Although 3D reconstruction meets the needs of vision, it cannot exist in reality, lacks tactile experience, and cannot be used as a physical object in clinical practice. Three-dimensional printed specimens can simulate the texture and color of real organs, transforming abstract knowledge and complex cases into visible and touchable models. Other studies have applied 3D printing based on 3D reconstruction to clinical applications, such as hearts and livers.[31,32] Pancreatic surgery has also been employed in research on 3D printing.[33] 3D printing allows researchers to observe the relationship between the tumor and the surrounding organs and blood vessels from all aspects of the physical object, reducing the difficulty of surgery and improving the safety and accuracy of surgery. However, its cost is relatively high, and teaching can only be done once. A novel 3D-printed biopolymer device (3DP-BPD) has been used in mini pigs to verify the feasibility and effectiveness of 3DP-BPD in duct-to-mucosa pancreaticojejunostomy. It provides experimental evidence for clinical application.[34] It is believed that with the improvement of technology and materials, 3D printing based on 3D reconstruction can also be widely applied in pancreatic surgery.

Errors between 3D reconstruction and the real surgical field are unavoidable. If an appropriate imaging medium can be found and used together with 3D reconstruction in pancreatic surgery to provide image support for tumor localization and vascular development, it can enable safe operations involving pancreatic cancer and promote the development of precision medicine. In recent years, indocyanine green (ICG), an ideal and efficient imaging medium, has been widely used in cardiovascular angiography, liver function evaluation, and other fields by its fluorescence characteristics. Fang et al. used the independently developed 3D laparoscopic AR-based surgical NS to project the preoperative 3D model to the surgical field of vision and performed 3D laparoscopic hepatectomy combined with ICG fluorescence fusion image navigation. The amount of blood loss and the blood transfusion rate in the navigation group were lower than those in the nonnavigation group. The application of AR navigation technology combined with ICG molecular fluorescence imaging in 3D laparoscopic hepatectomy has shown a good therapeutic effect.[35] Some studies have applied ICG to evaluate the blood perfusion of the residual pancreas and reconstructed anastomosis during pancreaticoduodenectomy.[36] If ICG is used together with 3D reconstruction in pancreatic surgery, the safe operation can be performed.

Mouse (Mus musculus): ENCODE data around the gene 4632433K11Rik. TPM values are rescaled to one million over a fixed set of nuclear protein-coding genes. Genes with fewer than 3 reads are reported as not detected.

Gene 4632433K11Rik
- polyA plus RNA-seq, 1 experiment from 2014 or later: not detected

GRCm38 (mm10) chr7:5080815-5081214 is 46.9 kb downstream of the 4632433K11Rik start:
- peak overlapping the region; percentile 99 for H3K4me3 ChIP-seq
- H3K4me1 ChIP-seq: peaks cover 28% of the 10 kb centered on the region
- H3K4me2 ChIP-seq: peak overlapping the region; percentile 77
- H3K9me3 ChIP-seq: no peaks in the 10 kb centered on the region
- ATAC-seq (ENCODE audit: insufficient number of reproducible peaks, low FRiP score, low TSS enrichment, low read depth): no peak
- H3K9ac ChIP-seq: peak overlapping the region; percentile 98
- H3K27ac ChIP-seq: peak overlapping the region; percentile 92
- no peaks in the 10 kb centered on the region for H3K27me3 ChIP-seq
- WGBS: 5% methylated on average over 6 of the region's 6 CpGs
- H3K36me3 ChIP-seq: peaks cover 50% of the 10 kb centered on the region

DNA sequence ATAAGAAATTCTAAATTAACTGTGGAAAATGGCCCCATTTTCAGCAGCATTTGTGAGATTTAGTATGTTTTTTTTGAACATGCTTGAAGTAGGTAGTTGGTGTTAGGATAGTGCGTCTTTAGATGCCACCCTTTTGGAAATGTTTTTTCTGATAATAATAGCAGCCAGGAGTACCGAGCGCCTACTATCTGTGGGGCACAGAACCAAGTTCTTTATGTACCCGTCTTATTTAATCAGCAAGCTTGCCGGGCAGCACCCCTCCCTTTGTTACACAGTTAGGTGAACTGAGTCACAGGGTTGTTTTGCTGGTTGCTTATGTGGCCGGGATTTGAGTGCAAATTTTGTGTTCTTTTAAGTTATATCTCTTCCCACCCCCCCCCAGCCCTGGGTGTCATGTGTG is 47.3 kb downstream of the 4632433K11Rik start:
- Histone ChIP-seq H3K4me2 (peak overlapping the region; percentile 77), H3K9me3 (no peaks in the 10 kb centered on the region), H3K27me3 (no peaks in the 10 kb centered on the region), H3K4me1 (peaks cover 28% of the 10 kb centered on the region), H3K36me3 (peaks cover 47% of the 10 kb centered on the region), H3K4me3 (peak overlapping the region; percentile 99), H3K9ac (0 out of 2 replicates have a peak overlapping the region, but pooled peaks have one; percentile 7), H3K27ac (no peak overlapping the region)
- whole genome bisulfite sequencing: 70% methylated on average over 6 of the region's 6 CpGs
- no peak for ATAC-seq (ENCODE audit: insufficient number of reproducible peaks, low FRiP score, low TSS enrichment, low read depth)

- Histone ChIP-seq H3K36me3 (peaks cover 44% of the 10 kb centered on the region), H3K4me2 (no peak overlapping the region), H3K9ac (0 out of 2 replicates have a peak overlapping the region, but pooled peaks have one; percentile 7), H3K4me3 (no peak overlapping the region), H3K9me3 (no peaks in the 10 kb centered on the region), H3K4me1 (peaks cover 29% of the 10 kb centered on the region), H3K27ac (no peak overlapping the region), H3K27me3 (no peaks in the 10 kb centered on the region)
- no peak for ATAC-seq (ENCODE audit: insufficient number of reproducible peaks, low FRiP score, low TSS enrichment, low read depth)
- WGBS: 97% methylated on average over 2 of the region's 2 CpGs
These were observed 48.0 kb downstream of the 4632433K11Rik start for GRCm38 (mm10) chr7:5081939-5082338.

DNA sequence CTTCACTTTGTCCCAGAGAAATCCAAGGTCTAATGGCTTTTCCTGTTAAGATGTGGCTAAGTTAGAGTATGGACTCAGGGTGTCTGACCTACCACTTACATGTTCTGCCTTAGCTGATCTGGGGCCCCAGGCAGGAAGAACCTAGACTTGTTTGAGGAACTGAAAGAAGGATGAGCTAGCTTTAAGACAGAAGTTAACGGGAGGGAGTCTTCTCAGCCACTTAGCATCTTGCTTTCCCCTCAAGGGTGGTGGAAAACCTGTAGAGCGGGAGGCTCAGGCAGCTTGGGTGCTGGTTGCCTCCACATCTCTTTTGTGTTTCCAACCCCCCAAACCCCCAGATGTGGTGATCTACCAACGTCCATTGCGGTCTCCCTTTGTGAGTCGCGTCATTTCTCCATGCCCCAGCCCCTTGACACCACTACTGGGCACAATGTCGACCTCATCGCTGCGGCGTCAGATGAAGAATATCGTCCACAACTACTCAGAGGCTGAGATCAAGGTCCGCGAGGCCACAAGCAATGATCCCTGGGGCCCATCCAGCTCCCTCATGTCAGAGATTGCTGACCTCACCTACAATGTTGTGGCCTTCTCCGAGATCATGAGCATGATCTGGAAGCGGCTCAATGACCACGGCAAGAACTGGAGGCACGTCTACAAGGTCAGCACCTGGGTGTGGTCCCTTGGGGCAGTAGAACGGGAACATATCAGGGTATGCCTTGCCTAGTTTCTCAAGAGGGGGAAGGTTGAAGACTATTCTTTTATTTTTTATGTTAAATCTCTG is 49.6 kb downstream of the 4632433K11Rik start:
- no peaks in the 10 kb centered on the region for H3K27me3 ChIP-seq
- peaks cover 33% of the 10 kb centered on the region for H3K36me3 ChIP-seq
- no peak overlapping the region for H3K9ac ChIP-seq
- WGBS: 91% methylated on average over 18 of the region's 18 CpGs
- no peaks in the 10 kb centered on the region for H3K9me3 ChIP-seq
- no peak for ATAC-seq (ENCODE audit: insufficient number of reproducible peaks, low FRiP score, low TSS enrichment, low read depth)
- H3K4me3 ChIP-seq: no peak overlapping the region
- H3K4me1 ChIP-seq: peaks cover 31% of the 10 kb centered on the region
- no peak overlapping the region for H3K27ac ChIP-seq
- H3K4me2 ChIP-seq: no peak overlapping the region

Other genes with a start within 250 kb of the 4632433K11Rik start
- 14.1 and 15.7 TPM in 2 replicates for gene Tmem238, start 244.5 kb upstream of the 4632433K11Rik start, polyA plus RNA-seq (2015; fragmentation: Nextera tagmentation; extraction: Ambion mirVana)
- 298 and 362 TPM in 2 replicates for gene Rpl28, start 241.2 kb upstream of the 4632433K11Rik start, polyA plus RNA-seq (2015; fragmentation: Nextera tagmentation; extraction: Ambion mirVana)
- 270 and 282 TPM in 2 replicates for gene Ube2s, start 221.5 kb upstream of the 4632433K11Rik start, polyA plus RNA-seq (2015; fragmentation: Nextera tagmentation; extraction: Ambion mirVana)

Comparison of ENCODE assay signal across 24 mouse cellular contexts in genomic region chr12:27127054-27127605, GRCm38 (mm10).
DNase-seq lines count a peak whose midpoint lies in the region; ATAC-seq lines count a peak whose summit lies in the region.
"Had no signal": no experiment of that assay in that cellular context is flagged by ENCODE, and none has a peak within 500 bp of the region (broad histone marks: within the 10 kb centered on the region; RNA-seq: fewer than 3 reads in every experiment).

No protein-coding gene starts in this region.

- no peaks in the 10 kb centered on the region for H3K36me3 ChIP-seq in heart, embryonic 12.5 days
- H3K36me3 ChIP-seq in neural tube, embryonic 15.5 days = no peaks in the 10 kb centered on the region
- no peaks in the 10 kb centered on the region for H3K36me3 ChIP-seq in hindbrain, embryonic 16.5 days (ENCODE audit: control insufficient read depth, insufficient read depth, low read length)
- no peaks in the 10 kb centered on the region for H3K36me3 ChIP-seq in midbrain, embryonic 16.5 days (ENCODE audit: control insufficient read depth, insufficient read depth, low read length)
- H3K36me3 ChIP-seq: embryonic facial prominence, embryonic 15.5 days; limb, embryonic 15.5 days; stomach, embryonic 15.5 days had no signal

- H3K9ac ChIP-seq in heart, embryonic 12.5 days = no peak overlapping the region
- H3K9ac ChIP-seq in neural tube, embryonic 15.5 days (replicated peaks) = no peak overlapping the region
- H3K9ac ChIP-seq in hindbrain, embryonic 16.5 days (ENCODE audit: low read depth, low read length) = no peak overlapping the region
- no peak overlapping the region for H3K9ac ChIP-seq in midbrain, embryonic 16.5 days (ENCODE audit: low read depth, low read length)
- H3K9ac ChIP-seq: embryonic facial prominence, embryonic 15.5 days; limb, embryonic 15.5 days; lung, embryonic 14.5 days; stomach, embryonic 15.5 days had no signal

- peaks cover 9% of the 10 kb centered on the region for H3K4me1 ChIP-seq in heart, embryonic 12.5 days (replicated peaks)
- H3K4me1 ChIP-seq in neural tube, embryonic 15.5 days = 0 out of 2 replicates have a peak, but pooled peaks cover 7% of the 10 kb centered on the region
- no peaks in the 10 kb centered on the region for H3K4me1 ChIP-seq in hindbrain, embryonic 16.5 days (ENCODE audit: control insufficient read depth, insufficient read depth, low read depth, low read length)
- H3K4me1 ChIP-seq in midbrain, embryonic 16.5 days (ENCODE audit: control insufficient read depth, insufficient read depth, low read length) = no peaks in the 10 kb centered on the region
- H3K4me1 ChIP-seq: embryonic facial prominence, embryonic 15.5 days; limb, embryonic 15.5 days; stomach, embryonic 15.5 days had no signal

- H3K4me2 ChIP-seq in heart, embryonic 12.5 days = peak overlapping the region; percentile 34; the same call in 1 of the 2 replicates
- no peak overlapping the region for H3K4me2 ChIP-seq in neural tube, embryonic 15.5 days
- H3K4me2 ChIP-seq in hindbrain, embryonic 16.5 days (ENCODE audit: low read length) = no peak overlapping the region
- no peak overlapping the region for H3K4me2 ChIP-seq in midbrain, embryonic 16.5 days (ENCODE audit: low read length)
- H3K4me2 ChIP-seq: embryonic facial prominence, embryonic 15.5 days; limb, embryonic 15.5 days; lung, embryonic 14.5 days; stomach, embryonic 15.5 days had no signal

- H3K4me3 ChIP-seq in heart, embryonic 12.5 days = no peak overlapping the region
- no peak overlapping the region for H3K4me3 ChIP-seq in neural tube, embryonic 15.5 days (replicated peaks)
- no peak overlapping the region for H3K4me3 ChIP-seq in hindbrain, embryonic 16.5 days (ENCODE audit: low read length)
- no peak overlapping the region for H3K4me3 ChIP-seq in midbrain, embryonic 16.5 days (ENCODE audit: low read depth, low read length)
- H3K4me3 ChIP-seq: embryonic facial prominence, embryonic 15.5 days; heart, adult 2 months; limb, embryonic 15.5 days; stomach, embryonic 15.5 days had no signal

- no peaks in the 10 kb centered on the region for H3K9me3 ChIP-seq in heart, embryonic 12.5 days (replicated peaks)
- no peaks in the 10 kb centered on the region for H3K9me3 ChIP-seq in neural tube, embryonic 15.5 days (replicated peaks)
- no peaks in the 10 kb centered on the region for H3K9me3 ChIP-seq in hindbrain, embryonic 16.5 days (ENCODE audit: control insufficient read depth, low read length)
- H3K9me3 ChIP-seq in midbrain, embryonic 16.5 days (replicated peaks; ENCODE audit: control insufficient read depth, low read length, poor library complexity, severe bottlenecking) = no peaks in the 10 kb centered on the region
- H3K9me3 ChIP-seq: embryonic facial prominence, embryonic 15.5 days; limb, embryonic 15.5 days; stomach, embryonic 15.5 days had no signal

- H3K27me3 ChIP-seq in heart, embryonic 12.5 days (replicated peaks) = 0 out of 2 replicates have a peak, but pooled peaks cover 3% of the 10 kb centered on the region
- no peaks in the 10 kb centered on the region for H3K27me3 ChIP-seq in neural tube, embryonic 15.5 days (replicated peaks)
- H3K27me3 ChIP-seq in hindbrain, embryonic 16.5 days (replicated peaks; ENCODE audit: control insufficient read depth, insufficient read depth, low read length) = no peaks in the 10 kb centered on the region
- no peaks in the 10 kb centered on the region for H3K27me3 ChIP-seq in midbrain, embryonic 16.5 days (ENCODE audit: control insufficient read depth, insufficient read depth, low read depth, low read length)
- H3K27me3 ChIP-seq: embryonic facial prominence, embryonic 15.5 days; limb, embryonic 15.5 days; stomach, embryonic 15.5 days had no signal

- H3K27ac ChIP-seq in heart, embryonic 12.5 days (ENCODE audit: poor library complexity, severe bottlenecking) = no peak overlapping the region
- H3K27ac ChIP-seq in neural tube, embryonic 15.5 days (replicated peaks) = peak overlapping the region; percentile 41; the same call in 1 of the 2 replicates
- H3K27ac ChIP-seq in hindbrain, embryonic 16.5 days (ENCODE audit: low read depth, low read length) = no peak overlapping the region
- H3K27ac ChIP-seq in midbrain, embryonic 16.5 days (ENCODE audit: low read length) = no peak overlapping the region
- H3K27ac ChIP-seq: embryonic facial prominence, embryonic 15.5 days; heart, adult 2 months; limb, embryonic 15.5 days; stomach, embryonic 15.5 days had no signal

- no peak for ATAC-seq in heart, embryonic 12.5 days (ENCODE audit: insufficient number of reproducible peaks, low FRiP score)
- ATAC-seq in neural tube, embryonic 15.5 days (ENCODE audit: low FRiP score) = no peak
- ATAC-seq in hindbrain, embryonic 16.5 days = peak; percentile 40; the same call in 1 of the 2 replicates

Currently, 3D reconstruction has not achieved real-time 3D reconstruction in surgery. The da Vinci surgical system can present 3D images of the field to surgeons, but its disadvantage is that it cannot see the shape of important structures. The accuracy and safety of surgery can be further improved if the 3D images of preoperative pancreatic tumor location and surrounding important blood vessels can be perfectly fused into the 3D field of vision of the da Vinci surgical system so that the important structures in the pancreas can be seen and the operation can be conducted in real-time.[37]


Three-dimensional reconstruction, which conforms to the habit of human eyes and has the advantages of 3D visualization, can be used in pancreatic surgery to achieve preoperative accuracy, individualized surgical plan formulation, and more accurate intraoperative positioning, as well as postoperative complication prediction and surgical teaching. Three-dimensional reconstruction of the pancreas has its shortcomings, such as incomplete automated reconstruction, the inability to be used as a physical object in clinical practice, errors in the real surgical field, and the inability to achieve real-time intraoperative 3D reconstruction. However, with the progress of AI, the development of imaging media, the innovation of materials science, and the updating of surgical robots, we believe that a more stable and accurate 3D reconstruction system of the pancreas can be constructed to promote the development of pancreatic surgery.



Author contributions

Conceptualization: YY; data collection and analysis: YZ, GH; manuscript drafting: YZ, YY; writing review and editing: CS, JJ; and supervision: HH. All authors approved the final version of the manuscript.

Financial support

This work was supported by grants from the National Natural Science Foundation of China (No. 82001895 and 82072074) and the Joint Funds of Scientific and Technological Innovation Program of Fujian Province (grant number 2020Y9064). None of the funding bodies play any role in the study other than to provide funding.

Conflicts of interest

The authors declare no conflicts of interest.

Ethics approval

Not applicable.


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Clinical application; Pancreatic surgery; Peripancreatic blood vessels; Three-dimensional reconstruction; Vascular reconstruction